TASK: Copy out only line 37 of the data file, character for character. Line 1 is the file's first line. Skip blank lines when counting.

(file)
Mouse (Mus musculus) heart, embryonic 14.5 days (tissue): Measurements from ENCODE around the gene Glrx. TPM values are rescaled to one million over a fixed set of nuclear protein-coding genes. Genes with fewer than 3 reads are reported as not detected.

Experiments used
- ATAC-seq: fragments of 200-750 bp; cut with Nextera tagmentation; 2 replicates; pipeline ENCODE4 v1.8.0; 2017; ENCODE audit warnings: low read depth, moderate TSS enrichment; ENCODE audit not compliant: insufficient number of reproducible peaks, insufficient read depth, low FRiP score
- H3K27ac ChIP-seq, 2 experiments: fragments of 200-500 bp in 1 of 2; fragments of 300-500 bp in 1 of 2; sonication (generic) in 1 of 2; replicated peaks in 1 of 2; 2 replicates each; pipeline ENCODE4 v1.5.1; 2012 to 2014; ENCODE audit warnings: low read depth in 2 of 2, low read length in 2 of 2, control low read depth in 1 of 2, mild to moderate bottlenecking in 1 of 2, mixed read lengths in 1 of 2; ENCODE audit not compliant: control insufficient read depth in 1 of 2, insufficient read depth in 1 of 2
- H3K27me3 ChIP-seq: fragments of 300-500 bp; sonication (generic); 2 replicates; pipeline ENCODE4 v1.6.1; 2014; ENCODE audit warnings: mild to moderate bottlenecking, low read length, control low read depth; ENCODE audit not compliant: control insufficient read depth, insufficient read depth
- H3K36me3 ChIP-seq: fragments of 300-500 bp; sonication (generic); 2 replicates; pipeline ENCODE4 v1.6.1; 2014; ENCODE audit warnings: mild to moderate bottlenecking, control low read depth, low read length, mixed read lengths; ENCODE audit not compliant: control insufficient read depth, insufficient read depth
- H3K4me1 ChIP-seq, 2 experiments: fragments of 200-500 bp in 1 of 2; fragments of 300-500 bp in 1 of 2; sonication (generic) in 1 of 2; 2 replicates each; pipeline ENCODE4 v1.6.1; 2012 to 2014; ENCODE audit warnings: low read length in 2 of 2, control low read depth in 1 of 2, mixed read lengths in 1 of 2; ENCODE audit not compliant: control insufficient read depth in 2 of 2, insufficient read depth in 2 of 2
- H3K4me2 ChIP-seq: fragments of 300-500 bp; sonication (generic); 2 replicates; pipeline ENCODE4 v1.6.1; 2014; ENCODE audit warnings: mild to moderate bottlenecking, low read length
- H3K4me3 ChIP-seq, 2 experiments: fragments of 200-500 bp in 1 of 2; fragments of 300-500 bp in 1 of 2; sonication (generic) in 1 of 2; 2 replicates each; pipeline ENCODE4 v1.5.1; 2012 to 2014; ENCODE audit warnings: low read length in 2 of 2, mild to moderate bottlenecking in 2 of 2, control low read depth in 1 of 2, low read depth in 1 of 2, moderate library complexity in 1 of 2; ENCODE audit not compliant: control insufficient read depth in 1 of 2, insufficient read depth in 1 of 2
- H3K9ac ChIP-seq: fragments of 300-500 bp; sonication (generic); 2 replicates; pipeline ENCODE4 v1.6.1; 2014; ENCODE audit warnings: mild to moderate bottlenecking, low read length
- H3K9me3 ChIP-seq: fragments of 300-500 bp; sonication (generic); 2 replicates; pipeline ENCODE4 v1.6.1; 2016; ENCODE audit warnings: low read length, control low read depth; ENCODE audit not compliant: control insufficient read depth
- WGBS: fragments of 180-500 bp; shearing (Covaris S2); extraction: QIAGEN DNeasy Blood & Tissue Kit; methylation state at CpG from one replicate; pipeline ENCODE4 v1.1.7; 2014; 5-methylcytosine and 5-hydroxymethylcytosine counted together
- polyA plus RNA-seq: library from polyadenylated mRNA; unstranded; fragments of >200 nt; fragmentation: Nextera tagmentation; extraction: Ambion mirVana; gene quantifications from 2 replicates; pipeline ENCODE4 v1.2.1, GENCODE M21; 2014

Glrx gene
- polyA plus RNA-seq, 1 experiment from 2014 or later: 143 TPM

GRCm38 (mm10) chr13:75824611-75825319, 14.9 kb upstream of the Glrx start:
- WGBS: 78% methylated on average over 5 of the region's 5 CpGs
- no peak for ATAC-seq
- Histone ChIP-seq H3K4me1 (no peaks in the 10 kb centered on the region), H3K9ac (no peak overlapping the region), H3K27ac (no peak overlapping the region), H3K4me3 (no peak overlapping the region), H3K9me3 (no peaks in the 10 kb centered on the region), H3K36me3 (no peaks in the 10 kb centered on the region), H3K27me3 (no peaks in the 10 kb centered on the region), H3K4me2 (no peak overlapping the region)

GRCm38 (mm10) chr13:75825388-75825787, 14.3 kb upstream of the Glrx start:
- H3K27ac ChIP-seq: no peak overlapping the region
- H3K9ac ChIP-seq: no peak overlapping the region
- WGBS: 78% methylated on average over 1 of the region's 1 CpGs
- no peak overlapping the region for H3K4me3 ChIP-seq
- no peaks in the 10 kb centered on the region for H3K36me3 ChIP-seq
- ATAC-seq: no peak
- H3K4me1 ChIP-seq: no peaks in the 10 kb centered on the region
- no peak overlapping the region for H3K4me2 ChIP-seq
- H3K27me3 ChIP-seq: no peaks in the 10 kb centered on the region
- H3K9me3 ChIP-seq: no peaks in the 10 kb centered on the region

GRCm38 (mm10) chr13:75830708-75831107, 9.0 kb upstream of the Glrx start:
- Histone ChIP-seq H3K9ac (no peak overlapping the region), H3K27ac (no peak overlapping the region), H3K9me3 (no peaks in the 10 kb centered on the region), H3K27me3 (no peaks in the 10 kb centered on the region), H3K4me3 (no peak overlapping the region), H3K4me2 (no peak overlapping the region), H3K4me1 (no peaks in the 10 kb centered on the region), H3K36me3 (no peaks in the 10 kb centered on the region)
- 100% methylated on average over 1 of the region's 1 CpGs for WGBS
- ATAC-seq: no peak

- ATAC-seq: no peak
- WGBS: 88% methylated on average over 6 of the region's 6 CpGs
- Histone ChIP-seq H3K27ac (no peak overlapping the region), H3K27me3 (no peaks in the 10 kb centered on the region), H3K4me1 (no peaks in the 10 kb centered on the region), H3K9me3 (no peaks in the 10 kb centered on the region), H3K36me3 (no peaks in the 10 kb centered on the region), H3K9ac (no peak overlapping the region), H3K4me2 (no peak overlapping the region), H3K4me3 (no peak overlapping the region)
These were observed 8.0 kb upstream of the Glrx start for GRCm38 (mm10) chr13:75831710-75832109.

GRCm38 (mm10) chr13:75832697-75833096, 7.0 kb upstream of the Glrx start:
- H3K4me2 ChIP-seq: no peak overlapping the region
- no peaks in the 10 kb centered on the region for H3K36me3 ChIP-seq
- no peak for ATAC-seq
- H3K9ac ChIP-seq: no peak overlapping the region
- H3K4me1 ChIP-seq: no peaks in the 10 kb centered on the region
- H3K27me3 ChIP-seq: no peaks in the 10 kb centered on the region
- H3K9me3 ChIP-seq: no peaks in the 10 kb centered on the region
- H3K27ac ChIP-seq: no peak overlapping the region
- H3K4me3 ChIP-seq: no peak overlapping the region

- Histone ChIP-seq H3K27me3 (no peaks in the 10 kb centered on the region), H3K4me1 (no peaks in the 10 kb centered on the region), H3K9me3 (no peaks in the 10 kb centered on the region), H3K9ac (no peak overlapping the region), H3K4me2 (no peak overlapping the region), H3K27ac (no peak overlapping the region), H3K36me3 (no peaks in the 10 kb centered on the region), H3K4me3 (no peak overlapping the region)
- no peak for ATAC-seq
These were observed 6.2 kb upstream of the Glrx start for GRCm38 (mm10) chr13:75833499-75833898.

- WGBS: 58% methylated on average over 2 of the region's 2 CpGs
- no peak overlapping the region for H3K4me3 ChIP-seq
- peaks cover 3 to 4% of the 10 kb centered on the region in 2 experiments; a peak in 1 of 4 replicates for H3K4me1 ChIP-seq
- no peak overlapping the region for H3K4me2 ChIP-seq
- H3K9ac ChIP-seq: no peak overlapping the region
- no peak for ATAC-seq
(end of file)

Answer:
- Histone ChIP-seq H3K27ac (no peak overlapping the region), H3K27me3 (no peaks in the 10 kb centered on the region), H3K4me1 (no peaks in the 10 kb centered on the region), H3K9me3 (no peaks in the 10 kb centered on the region), H3K36me3 (no peaks in the 10 kb centered on the region), H3K9ac (no peak overlapping the region), H3K4me2 (no peak overlapping the region), H3K4me3 (no peak overlapping the region)